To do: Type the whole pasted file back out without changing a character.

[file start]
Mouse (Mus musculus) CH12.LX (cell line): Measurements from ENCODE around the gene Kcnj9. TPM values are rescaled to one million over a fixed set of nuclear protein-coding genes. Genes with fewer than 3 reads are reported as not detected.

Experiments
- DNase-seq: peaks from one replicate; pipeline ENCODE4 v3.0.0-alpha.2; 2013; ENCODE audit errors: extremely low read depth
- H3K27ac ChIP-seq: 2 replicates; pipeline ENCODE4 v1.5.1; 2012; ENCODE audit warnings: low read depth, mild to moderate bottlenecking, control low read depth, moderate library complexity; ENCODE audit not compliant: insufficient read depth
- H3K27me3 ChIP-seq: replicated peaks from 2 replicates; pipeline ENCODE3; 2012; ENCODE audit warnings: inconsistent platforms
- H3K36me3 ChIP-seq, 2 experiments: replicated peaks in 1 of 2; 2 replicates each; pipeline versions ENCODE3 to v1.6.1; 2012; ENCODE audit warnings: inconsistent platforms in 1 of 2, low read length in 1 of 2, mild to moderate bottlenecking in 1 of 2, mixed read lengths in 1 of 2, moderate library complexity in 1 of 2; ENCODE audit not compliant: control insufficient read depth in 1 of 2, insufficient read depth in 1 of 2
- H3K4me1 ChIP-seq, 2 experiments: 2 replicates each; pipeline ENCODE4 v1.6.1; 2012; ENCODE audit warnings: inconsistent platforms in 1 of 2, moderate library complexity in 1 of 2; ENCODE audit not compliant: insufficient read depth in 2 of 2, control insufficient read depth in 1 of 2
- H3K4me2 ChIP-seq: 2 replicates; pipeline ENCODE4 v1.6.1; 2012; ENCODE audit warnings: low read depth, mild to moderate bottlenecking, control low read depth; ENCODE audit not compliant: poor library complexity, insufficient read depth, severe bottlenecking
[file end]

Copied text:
Mouse (Mus musculus) CH12.LX (cell line): Measurements from ENCODE around the gene Kcnj9. TPM values are rescaled to one million over a fixed set of nuclear protein-coding genes. Genes with fewer than 3 reads are reported as not detected.

Experiments
- DNase-seq: peaks from one replicate; pipeline ENCODE4 v3.0.0-alpha.2; 2013; ENCODE audit errors: extremely low read depth
- H3K27ac ChIP-seq: 2 replicates; pipeline ENCODE4 v1.5.1; 2012; ENCODE audit warnings: low read depth, mild to moderate bottlenecking, control low read depth, moderate library complexity; ENCODE audit not compliant: insufficient read depth
- H3K27me3 ChIP-seq: replicated peaks from 2 replicates; pipeline ENCODE3; 2012; ENCODE audit warnings: inconsistent platforms
- H3K36me3 ChIP-seq, 2 experiments: replicated peaks in 1 of 2; 2 replicates each; pipeline versions ENCODE3 to v1.6.1; 2012; ENCODE audit warnings: inconsistent platforms in 1 of 2, low read length in 1 of 2, mild to moderate bottlenecking in 1 of 2, mixed read lengths in 1 of 2, moderate library complexity in 1 of 2; ENCODE audit not compliant: control insufficient read depth in 1 of 2, insufficient read depth in 1 of 2
- H3K4me1 ChIP-seq, 2 experiments: 2 replicates each; pipeline ENCODE4 v1.6.1; 2012; ENCODE audit warnings: inconsistent platforms in 1 of 2, moderate library complexity in 1 of 2; ENCODE audit not compliant: insufficient read depth in 2 of 2, control insufficient read depth in 1 of 2
- H3K4me2 ChIP-seq: 2 replicates; pipeline ENCODE4 v1.6.1; 2012; ENCODE audit warnings: low read depth, mild to moderate bottlenecking, control low read depth; ENCODE audit not compliant: poor library complexity, insufficient read depth, severe bottlenecking